Social media marketing can work for just about any organization, but some companies have an easier time than others. There are some things that are people are passionate about and these are the things that are shared the most. Ironically, for businesses who are in industries that are good for social media marketing, social media isn’t an option, but a requirement. If people are talking about an organization’s subject matter, but they aren’t talking about the organization, then people must be talking about their competition. With that warning in mind, here are three industries that must be on social media.
Fashion designers have an advantage when it comes to producing content for social media; their products are visually appealing and creative. This means there are a lot of good photos that people will want to share, and the numbers support this notion. In one study, 10 percent of the most shared content on social media network was about fashion (a statistic that is made more amazing by the fact that men tend not to share about fashion; so women must be sharing about it in very high numbers).
The prevalence of fashion items on social networks makes sense because fashion is something where we heavily depend on the opinions of others. No matter how much a person thinks those pants make them look good, enough crazy stares from people on the street and the pants are staying in the closet. That’s why, according to research from Brafton, 72 percent of fashion shoppers check Facebook before making a purchase and 50 percent report checking Pinterest for inspiration. One can see how social media is essential for the fashion industry, since having nothing can be just as detrimental as a bad review.
Besides death and taxes, there is two more absolutes in life: People like to eat and people like to talk about going out. This combination makes restaurants prime candidates for social media marketing. In fact, in the Prollie study, one in four of the top shared content was about food, drink and travel. Social media also plays a factor in deciding where people go to eat. According to a study from the National Restaurant Association (the other NRA), 49 percent of consumers research restaurants on social media.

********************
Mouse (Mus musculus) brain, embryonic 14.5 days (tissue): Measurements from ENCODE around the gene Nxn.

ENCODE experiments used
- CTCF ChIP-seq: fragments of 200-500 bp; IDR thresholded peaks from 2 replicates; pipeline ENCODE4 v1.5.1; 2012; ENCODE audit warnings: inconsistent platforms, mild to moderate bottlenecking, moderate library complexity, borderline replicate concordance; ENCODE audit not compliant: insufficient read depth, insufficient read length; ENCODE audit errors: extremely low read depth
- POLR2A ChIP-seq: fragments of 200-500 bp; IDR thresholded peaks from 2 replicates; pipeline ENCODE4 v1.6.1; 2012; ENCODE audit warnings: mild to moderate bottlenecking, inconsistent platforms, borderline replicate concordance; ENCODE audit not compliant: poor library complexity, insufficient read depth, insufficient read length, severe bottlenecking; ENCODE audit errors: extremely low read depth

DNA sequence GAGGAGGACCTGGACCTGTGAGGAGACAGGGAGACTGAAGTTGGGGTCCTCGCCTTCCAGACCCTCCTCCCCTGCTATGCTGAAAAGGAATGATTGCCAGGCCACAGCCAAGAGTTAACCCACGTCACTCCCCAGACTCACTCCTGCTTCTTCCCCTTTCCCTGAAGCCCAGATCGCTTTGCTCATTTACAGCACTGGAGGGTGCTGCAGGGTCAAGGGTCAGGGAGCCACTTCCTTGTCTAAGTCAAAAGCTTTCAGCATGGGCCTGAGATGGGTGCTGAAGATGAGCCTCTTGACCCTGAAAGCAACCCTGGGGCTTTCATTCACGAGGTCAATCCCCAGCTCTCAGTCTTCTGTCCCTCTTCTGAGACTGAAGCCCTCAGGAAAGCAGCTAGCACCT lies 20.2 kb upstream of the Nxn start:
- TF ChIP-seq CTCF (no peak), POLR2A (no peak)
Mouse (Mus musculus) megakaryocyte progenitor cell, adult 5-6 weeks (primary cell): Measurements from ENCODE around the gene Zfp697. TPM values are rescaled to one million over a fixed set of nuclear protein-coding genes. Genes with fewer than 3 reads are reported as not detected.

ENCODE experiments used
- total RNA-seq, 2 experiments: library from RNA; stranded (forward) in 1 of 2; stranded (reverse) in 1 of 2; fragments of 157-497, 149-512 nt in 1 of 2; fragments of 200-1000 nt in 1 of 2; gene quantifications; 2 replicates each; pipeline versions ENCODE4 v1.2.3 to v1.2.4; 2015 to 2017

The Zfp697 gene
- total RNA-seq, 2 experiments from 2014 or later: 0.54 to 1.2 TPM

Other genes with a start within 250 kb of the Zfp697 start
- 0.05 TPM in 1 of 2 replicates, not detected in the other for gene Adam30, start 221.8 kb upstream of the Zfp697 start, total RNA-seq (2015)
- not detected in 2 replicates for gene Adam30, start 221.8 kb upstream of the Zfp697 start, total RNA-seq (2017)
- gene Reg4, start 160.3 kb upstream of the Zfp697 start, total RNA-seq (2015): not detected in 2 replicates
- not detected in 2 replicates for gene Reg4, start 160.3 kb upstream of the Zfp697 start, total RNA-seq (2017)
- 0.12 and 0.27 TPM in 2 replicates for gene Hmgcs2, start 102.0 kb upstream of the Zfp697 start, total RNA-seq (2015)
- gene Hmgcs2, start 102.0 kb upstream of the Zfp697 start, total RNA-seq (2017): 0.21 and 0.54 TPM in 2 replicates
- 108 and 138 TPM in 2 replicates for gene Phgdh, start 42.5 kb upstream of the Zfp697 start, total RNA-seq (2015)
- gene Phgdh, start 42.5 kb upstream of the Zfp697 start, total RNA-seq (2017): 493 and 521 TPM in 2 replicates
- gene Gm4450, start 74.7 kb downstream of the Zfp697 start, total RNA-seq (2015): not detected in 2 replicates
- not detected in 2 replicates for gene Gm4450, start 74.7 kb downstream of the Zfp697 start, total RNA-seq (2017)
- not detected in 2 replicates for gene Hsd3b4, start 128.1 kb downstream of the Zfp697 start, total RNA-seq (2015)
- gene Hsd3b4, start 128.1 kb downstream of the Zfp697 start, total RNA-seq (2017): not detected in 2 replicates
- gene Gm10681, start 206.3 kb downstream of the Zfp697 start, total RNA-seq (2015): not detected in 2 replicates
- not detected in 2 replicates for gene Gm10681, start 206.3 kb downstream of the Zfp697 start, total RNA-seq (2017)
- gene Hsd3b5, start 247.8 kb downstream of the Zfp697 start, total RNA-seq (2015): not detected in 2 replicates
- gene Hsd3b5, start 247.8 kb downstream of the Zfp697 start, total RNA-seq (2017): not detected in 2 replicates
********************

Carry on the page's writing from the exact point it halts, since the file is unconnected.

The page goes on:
Just like fashion, restaurants and food lend themselves to the easy production of content. Pictures of food are among the most shared items and even video from restaurants are becoming increasing popular. For example, Instagram and Vine are being used by restaurants as an innovative way to showcase their products.
“Vine, if you want to play with that, is from Twitter and basically a six-second video service that’s really starting to take off,” said one marketing specialist in an interview with the National Restaurant Association. “We’re seeing a lot of interesting uses of it. We’re seeing a lot of restaurant chefs showing how to make a dish in six seconds. That’s really great content, especially if you have signature dishes.”
Though the nation’s obesity rate would lead many to think otherwise, health and fitness topics are among the most popular on social media. In the study on the most shared topics, health, fitness and sports accounted for 10 percent of the most shared content. Generating this kind of buzz can do a lot for a gym because it can encourage members to come to the gym more often, try new products, or refer friends. According to research from Local Vox, only 27 percent of fitness clubs members continue to go regularly, and it’s eight times more cost effective to keep current members than recruit new ones. Social media is a low-cost tool that can help gym owners connect with their current membership and keep them engaged with the gym.
A lot of celebrity fitness trainers use social media to inspire and inform their audience. Examples include Chris Powell from ABC’s Extreme Weight Loss; Jeanette Jenkins, who trained Kelly Rowland and Carmen Electra; and Tony Horton, the creator of P90X. When used properly, trainers and gym owners can inspire their members before they even head to the gym.
The statistics for social media strongly suggest that social networks will be a growing part of American society. Businesses should adapt and take advantage of the various platforms to find what resonates best with their audience. Those who choose to ignore the potential of social media are fighting against the tides and no different than the business owners who refused to accept the value of television, radio, computers and the internet. This will eventually be true for all businesses, but for some industries the time is now. Gyms, restaurants, and fashion designers that refuse to adopt some form of social media strategy risk losing ground to their competitors and eventually becoming irrelevant. There are other industries where the numbers suggest social media is a necessity, but more on those in another post.